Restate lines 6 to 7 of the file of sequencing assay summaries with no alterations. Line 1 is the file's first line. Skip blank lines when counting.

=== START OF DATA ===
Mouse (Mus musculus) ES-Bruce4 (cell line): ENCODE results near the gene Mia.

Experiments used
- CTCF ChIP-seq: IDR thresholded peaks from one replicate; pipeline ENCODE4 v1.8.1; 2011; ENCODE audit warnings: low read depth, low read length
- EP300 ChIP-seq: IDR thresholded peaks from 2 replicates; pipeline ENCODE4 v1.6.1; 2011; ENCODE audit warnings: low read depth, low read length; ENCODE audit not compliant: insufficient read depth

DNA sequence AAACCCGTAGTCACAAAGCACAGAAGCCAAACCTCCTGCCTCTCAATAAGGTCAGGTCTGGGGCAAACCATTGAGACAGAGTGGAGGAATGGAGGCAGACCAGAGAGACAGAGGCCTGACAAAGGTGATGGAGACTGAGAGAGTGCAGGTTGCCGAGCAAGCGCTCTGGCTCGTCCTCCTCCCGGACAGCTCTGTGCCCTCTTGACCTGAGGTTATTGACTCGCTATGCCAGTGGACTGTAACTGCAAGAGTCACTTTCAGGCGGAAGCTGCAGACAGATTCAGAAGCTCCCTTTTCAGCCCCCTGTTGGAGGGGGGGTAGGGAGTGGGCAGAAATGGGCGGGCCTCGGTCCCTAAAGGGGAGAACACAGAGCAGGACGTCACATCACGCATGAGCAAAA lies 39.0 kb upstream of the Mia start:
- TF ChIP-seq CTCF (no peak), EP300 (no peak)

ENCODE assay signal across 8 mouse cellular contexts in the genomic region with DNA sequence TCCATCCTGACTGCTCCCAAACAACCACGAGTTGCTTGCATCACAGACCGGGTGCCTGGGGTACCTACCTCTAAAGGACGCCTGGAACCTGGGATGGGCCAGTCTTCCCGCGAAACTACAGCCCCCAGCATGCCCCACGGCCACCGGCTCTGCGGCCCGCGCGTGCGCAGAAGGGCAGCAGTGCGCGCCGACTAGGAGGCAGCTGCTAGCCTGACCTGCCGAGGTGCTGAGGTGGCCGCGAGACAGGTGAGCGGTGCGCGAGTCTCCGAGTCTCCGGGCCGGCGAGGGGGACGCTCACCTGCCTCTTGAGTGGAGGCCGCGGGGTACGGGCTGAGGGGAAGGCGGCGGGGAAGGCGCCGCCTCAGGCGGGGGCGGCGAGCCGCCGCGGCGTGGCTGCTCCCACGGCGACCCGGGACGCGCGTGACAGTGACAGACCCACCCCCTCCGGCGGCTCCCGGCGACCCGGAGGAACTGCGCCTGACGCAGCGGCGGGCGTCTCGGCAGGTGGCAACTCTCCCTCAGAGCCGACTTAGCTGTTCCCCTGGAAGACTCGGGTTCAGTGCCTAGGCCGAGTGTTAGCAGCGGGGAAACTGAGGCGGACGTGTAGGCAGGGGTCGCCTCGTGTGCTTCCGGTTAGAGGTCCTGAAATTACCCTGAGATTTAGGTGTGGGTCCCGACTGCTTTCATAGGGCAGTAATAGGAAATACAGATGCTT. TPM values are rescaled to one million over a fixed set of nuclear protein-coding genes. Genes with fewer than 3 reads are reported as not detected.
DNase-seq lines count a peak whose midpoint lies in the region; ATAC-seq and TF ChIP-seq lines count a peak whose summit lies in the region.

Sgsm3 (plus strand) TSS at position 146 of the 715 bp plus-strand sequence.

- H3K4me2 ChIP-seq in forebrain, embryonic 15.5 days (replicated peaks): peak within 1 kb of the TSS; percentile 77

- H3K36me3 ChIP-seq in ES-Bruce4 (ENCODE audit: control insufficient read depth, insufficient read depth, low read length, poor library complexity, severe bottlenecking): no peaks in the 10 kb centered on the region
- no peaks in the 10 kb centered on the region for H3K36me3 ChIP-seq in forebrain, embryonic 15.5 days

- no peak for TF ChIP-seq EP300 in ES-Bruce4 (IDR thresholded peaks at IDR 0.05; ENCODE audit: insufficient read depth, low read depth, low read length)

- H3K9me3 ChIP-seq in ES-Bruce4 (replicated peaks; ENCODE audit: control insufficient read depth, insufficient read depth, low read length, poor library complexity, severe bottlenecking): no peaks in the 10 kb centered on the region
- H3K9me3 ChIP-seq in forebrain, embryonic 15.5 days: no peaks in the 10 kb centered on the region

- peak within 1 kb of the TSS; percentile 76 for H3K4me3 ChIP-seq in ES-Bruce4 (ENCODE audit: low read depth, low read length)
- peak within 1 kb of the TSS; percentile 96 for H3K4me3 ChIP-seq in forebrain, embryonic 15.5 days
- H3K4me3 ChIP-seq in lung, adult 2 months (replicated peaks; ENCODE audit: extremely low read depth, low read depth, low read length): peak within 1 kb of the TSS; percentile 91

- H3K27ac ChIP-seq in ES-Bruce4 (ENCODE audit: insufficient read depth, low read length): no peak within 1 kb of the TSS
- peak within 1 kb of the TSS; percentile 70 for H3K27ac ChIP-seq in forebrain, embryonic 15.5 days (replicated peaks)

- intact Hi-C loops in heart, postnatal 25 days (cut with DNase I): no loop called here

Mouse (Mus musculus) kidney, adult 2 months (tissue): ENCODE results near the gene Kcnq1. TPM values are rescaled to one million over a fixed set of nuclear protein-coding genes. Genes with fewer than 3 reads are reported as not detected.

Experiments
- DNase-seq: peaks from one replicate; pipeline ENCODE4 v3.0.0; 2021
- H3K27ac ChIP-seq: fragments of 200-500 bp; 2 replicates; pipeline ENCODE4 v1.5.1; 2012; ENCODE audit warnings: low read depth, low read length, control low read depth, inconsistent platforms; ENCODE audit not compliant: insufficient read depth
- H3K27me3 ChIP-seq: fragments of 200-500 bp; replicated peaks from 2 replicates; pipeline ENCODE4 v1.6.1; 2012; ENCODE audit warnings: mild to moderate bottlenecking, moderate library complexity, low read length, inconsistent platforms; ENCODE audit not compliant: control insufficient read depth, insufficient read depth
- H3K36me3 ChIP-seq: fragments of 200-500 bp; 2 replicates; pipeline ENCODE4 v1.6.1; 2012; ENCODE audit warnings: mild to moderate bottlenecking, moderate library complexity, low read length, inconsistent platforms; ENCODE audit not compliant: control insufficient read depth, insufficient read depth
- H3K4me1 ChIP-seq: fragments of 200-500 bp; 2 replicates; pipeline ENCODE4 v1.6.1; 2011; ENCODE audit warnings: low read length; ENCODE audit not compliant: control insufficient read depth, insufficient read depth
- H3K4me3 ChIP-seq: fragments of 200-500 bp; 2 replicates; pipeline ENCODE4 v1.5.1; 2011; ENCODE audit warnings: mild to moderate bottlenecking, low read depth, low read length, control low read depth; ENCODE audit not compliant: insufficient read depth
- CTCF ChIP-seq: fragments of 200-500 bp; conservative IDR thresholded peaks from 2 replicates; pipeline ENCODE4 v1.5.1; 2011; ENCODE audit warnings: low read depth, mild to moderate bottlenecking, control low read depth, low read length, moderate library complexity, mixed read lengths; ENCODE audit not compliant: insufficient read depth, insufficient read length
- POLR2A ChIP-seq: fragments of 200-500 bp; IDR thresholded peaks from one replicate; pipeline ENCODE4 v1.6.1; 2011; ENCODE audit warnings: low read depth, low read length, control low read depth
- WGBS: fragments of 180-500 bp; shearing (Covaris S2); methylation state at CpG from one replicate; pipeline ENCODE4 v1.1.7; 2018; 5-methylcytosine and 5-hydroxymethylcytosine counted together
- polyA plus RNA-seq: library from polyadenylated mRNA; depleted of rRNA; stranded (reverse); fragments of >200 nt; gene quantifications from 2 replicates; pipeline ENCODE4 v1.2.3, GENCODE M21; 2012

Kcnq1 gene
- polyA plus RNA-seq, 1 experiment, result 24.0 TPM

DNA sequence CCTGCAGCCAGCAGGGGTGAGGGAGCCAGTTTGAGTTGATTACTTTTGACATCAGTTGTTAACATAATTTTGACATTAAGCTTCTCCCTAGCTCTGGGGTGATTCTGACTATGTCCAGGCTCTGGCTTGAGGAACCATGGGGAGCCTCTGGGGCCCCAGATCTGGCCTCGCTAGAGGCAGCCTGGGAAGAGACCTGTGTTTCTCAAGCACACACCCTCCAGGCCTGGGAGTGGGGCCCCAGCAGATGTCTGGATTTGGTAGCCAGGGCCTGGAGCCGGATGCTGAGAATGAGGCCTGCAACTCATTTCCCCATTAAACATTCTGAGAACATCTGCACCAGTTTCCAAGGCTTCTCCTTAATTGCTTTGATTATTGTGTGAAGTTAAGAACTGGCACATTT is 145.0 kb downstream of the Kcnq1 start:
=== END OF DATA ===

- TF ChIP-seq CTCF (no peak), EP300 (no peak)

ENCODE assay signal across 8 mouse cellular contexts in the genomic region with DNA sequence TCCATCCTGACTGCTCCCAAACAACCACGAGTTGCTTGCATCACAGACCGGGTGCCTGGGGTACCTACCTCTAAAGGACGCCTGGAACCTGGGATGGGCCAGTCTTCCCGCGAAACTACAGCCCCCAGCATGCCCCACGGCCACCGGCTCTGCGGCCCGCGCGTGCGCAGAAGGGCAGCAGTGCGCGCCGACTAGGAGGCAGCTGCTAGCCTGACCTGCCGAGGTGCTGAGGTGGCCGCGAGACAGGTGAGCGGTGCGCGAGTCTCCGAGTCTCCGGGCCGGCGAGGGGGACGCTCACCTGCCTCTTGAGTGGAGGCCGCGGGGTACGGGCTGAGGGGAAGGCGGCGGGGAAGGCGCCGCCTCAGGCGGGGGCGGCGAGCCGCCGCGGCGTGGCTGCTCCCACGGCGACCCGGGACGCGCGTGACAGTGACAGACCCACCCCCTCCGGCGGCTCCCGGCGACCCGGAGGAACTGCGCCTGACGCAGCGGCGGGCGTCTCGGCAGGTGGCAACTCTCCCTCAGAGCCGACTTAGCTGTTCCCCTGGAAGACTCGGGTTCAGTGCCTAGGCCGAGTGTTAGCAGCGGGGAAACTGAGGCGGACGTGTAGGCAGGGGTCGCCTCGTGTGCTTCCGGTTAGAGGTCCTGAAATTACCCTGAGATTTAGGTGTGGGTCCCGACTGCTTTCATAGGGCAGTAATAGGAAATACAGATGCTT. TPM values are rescaled to one million over a fixed set of nuclear protein-coding genes. Genes with fewer than 3 reads are reported as not detected.